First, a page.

chinese crab

Crab is generally not a part of my culinary vocabulary. Neither are shrimp, lobster, oyster, mussel, or scallop. Though I won’t necessarily seek a shellfish dish at a restaurant, I’m always open to trying it if its on a tasting menu. Usually, however, I leave thinking to myself, why the heck do people love shellfish?

So you’ll understand why when I tell you I actually like my mother’s ginger and scallion crab dish, the walls begin the shake, the ground begins to crumble, and the ceiling begins to collapse. Me and shellfish simply do not get along very well together except in exceptional cases, ie. this.


Today was my last day in PA and I took a little walk along the side roads. I love staring at the vast rolling hills with the tractor just plowing away through the fields. In a way, I feel more humbled whenever I see this, even though just miles away sprawls a city large enough to make me feel at home. I think that as one gets older, one starts to appreciate nature more and more by recognizing the inherent beauty mother nature has to offer.

But enough of that. My mother made this dish last weekend when they came back to NJ for the weekend. At the Chinese market, crabs were on sale for $10/dozen. They bought a dozen, and I could tell that my dad was excited with anticipation for dinner.

crab! leg!

You generally won’t be able to find this dish unless if you’re at an authentic Chinese restaurant. The crabs are cooked through a simple deep frying process and then tossed with the with the sauce like a stir fry. The end result is a salty harmony of flavors, enhanced by the crunch of the shell and the tender crab meet. It’s best to section off the crab into pieces (especially if the crabs are big) so that every possible surface area of the crab can soak up all the intense flavors. Surprisingly, there aren’t even that many ingredients!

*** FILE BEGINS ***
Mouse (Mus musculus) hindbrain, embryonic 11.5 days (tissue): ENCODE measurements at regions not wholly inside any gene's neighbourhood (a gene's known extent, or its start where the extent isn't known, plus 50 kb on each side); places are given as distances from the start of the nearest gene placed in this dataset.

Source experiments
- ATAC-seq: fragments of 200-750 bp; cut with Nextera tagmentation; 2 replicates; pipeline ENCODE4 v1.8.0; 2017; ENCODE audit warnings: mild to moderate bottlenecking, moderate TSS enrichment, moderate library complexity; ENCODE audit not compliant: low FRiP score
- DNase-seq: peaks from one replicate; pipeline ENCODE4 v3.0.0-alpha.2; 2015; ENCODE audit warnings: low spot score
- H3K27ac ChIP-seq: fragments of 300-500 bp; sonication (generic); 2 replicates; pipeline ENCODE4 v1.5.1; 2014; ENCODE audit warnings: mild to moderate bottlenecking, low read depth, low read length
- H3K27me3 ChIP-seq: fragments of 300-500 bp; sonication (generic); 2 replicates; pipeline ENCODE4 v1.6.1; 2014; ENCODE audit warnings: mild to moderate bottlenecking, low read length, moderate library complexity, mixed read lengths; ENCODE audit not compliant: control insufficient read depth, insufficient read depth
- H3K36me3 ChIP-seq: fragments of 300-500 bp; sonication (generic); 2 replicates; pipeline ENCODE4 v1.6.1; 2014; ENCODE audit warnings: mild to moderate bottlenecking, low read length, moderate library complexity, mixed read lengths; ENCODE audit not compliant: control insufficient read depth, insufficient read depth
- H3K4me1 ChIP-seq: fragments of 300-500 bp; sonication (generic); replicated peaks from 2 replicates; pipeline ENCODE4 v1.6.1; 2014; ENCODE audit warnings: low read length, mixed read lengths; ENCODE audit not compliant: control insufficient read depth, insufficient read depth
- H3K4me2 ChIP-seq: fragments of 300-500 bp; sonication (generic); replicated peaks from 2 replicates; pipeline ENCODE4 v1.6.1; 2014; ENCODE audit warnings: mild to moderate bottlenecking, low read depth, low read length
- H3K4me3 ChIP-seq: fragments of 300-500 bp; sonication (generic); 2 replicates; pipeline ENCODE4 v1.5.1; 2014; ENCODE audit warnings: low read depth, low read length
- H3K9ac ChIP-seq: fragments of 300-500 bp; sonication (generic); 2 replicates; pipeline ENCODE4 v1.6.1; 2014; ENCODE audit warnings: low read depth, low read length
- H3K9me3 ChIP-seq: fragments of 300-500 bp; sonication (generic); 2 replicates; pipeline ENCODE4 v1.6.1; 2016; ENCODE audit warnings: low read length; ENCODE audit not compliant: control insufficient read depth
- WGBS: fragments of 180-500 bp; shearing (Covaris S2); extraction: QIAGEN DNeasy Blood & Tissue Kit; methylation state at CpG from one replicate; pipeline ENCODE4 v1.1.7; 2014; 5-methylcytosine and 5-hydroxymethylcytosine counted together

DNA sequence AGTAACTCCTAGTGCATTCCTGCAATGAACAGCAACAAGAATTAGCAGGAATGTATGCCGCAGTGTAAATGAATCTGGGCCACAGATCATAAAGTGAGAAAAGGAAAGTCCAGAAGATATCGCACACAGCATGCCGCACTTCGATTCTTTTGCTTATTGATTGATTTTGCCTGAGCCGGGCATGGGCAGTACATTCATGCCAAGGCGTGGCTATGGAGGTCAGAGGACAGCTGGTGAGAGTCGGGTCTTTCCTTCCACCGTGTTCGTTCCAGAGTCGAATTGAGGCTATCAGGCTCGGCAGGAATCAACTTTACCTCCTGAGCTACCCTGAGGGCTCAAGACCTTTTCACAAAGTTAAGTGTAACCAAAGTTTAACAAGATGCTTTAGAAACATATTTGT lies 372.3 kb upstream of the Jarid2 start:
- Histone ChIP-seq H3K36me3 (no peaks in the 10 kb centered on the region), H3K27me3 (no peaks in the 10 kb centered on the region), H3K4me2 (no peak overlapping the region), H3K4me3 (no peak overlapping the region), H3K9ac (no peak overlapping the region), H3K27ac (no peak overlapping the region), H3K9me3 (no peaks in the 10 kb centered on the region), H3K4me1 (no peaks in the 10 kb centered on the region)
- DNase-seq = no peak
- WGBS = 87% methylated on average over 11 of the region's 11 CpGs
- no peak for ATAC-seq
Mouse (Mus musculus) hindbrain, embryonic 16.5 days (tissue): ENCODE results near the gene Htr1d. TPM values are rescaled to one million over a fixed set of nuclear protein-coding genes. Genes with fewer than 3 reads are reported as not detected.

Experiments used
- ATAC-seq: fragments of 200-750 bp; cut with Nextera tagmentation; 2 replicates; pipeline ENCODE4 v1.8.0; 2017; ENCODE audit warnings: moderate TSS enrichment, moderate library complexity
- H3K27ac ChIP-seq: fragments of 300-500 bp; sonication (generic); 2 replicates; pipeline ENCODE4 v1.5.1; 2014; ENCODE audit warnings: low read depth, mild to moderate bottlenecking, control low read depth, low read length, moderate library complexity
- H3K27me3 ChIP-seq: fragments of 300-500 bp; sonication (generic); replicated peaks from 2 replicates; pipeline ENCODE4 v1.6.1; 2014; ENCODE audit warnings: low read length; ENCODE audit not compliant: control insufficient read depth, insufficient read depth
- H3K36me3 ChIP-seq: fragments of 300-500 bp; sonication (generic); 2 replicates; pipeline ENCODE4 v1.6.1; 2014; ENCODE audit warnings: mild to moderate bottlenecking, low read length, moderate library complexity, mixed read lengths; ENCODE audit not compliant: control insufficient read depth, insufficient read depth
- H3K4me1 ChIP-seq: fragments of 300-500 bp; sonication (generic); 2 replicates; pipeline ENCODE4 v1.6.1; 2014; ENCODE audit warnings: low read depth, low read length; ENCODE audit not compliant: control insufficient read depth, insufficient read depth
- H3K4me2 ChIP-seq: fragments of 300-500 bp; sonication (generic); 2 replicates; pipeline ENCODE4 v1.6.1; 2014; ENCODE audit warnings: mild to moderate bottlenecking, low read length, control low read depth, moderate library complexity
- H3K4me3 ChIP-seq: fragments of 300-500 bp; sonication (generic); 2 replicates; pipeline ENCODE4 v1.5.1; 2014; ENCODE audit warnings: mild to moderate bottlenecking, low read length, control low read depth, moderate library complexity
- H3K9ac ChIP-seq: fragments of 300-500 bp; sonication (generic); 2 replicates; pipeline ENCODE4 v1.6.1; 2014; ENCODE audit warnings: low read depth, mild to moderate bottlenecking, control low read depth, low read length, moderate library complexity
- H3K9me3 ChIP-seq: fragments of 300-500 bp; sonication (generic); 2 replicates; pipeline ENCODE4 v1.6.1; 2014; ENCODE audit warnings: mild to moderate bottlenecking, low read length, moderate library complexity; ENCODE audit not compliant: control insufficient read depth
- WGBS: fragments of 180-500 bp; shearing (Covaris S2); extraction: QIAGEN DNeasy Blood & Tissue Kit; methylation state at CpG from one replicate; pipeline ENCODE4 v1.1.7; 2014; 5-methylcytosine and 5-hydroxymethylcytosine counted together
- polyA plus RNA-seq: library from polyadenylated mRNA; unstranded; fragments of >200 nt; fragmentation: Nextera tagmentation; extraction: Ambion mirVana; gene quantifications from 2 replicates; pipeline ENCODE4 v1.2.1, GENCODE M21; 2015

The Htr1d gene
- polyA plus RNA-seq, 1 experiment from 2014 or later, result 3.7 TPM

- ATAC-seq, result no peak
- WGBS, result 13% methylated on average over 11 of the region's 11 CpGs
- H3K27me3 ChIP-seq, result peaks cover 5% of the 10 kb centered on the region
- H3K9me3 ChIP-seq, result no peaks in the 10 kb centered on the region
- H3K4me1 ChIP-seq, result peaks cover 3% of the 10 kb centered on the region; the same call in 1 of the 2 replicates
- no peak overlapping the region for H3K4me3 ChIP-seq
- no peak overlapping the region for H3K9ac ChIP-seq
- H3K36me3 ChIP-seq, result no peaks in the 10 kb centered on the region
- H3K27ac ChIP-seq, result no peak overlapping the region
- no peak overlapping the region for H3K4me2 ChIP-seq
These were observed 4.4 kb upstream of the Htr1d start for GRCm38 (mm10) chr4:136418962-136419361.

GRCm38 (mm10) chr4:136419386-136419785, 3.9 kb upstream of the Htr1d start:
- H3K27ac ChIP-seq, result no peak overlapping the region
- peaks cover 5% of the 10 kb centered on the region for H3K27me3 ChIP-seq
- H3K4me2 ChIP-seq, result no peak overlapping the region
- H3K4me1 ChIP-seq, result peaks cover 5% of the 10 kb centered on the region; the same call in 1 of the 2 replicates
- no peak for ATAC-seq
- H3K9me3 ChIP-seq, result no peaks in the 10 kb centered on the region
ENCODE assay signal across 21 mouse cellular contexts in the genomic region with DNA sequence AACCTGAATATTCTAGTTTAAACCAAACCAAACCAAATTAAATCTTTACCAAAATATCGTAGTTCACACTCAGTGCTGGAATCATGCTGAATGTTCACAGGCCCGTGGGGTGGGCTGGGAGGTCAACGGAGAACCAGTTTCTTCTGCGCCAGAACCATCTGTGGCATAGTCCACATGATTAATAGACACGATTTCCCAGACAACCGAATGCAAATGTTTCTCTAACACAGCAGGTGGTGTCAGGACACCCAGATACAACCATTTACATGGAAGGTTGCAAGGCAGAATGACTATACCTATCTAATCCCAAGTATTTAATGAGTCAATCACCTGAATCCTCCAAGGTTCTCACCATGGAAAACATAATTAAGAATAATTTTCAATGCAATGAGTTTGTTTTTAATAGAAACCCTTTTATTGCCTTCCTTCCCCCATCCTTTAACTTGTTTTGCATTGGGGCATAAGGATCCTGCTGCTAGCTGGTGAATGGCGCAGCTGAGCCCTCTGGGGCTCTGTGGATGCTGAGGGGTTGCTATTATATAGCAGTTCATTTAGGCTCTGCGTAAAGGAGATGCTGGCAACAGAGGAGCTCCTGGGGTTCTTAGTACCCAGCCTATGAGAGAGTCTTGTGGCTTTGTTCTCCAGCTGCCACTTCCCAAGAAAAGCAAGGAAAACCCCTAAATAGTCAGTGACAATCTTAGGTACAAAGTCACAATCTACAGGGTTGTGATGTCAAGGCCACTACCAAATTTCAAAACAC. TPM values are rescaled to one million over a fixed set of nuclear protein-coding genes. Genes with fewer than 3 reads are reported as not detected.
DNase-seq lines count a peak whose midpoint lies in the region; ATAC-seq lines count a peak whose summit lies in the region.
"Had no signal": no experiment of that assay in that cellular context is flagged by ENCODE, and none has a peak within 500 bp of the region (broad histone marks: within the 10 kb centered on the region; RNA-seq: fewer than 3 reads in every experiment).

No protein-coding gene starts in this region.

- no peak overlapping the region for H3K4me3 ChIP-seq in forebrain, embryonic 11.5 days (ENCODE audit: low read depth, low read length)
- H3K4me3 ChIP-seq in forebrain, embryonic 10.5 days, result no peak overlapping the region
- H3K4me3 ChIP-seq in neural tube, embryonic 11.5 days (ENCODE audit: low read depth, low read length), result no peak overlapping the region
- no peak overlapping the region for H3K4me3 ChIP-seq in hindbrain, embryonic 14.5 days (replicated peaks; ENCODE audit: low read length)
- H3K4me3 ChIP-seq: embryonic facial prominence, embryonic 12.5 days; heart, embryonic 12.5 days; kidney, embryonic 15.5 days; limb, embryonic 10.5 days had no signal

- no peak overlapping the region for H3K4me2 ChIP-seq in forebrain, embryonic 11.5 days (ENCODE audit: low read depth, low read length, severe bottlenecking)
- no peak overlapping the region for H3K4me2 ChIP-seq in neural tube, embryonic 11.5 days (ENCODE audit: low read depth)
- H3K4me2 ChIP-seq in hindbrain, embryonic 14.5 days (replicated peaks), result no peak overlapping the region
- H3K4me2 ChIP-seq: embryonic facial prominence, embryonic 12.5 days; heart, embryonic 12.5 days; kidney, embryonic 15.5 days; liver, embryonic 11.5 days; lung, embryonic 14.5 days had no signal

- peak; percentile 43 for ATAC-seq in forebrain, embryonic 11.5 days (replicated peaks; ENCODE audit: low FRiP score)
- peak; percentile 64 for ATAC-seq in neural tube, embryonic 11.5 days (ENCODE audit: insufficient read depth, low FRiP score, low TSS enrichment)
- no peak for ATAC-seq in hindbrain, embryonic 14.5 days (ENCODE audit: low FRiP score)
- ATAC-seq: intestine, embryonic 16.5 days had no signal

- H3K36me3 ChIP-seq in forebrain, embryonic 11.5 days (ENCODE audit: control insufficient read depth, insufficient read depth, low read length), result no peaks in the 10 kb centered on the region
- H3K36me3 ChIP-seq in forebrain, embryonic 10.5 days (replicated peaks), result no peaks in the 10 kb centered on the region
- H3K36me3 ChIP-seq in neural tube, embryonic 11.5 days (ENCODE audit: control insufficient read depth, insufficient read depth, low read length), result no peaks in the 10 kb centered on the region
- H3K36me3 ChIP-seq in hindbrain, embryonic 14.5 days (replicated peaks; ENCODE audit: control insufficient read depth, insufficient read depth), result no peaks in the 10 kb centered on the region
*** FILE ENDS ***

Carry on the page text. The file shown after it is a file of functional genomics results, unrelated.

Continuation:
Below is a step by step guide. And yes, you must buy the crabs when they’re still alive to ensure freshness. Don’t worry, we’ve provided pictures on how to kill them.

And just a warning. This recipe isn’t for the delicate and fragile. You’ll see what I mean.

Ginger & Scallion Crab


  • Six crabs, alive and kicking*
  • 1/4 cup cornstarch
  • 1 cup soy sauce
  • 1/4 cup chicken stock (water can also suffice, though chicken stock is better)
  • 2 inches ginger, sliced into thin strips
  • Handful of sliced scallions (lengthwise 2 inches)
  • 1/2 teaspoon sugar
  • Drizzle of cooking wine (we use Chinese rice wine)
  • Drizzle of sesame oil
  • 1 egg (optional)

*Here’s an interesting fact- Chinese markets only sell female crabs whereas Western markets only sell male crabs. The difference is the orange roe that’s present in the female crabs. You need this roe to get all the flavor that this dish requires. In other words, if you can’t get female crabs, don’t bother with this dish.


Assuming that your crabs have arrived in a brown bag, dump all of them into your sink. If you have an old oven mitt that you’re willing to sacrifice, wear it because you’ll need it. You want to “de-claw” the crab of its big legs. Not doing so runs the risk that you’ll end up with some very bloody fingers. So essentially, break off the large legs off of each crab (each crab has two). After, rinse the crabs under cold, running water.